George died in 1993, and son Jim is now chief executive of the privately held family company that employs 2,200 people in the business of making the world's best-known backyard grills.
Outdoor grilling is different from cooking in the kitchen -- countless experts and hundreds of grilling cookbooks are testimony to the belief. Yet when it comes to the kettle, they are mostly wrong.
Yes, the smoke of charcoal dusts food with flavored sprinkles of ash -- ancient flavors that can be adjusted according to type of charcoal or the addition of various varieties of wood chips or scattered herbs. And gas grills have come very close to doing the same thing by transforming drippings into smoke.
But the actual process of cooking?
On a standard 22 1/2 -inch grill, 25 briquettes on each side of the charcoal grate, or the equivalent in lump charcoal, creates a temperature of about 350 degrees on the middle of the cooking grate. That's the default roasting temperature of a standard oven, and it's called "indirect" grilling.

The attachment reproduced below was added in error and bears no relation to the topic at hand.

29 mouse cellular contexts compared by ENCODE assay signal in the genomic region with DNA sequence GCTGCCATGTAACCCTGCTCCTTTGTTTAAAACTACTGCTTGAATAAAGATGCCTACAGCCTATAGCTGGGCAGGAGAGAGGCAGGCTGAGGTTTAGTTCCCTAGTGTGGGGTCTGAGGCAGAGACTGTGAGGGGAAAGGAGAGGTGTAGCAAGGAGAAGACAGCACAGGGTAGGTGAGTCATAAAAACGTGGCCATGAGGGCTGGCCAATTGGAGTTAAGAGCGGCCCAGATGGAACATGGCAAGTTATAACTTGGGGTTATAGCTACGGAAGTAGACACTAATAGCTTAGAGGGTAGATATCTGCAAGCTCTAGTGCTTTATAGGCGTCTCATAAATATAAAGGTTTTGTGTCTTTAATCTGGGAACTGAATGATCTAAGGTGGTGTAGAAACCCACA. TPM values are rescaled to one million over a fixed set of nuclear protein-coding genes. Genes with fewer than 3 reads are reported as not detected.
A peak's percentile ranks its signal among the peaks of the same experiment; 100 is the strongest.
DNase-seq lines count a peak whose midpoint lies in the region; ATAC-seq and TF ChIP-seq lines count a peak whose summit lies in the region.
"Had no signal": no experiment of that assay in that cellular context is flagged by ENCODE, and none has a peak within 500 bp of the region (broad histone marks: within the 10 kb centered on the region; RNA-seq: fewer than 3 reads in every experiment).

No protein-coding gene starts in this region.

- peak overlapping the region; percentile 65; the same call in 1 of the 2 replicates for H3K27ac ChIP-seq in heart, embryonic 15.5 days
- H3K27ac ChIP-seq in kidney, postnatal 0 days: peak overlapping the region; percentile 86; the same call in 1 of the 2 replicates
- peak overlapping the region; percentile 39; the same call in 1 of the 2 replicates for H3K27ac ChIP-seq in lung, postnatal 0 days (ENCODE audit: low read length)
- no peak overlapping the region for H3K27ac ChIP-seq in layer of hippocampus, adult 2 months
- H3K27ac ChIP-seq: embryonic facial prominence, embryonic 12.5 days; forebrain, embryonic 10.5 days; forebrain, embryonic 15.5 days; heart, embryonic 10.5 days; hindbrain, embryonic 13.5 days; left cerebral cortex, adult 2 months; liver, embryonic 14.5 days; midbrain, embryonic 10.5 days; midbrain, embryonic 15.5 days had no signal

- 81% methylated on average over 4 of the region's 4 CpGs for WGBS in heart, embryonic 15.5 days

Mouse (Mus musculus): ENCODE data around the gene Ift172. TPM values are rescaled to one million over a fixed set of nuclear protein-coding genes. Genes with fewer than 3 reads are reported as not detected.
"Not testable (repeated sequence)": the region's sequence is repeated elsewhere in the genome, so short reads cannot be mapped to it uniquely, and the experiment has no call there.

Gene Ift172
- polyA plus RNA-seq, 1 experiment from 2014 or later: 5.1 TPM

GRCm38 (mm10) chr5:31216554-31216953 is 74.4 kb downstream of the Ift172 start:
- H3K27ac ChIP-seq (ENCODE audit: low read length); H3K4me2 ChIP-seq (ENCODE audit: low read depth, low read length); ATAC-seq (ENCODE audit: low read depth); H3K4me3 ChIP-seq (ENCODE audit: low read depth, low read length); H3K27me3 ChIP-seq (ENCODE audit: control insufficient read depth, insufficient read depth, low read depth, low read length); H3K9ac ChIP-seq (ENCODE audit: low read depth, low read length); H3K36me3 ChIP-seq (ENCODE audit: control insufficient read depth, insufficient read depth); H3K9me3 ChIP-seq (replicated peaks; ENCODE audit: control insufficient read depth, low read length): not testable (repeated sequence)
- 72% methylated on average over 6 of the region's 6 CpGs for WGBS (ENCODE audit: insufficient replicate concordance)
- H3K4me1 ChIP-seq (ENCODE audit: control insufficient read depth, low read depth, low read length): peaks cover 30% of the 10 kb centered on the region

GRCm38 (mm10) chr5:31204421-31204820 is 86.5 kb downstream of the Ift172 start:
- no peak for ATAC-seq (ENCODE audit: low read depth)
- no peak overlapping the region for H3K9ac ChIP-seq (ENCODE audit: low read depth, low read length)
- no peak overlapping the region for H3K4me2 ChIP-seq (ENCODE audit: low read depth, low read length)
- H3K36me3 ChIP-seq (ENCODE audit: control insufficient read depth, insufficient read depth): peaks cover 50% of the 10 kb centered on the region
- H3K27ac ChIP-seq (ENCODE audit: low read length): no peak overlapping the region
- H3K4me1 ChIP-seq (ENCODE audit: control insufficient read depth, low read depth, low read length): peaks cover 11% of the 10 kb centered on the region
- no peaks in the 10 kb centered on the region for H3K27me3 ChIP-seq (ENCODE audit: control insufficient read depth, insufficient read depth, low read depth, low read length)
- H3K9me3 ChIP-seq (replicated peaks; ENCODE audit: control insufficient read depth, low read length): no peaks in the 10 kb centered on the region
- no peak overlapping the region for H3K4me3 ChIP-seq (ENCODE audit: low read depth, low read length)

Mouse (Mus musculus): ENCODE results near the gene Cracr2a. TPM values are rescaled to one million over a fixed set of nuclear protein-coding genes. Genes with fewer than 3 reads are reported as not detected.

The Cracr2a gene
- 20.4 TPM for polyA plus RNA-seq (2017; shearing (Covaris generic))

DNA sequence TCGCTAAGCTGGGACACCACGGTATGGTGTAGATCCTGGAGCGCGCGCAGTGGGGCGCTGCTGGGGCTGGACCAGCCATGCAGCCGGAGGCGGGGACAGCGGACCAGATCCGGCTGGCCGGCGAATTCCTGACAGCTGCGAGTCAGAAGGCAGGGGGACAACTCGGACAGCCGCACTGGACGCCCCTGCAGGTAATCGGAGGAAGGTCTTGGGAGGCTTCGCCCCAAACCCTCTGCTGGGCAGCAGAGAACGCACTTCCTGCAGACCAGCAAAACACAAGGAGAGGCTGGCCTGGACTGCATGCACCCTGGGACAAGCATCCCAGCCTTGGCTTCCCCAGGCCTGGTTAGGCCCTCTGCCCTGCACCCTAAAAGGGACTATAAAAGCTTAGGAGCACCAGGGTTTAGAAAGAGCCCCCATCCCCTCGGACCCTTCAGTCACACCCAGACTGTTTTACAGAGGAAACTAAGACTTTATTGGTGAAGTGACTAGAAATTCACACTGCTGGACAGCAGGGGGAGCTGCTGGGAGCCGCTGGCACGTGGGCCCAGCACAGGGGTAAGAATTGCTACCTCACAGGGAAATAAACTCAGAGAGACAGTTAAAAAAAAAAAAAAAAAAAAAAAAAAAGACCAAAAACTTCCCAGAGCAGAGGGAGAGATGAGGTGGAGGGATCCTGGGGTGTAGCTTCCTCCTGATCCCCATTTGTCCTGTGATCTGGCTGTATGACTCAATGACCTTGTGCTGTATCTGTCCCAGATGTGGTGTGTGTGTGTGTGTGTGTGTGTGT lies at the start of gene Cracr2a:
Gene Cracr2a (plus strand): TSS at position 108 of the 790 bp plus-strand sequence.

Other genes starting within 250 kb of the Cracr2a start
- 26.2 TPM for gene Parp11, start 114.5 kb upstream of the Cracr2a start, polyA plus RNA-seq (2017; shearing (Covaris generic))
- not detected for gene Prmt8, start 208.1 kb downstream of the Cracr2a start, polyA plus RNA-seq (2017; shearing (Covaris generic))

With the cover down and the vents open to draw air through the fire, the effect is like grill-roasting in a convection oven -- slightly faster than a still-air oven.
Spread the charcoal out in a single layer and you have a surface cooking temperature of 550 to 600 degrees. That's equivalent to a broiler, or "direct" cooking. Again, open vents are necessary to supply the fire with oxygen and the grill lid contains the heat, as well as controlling flare-ups.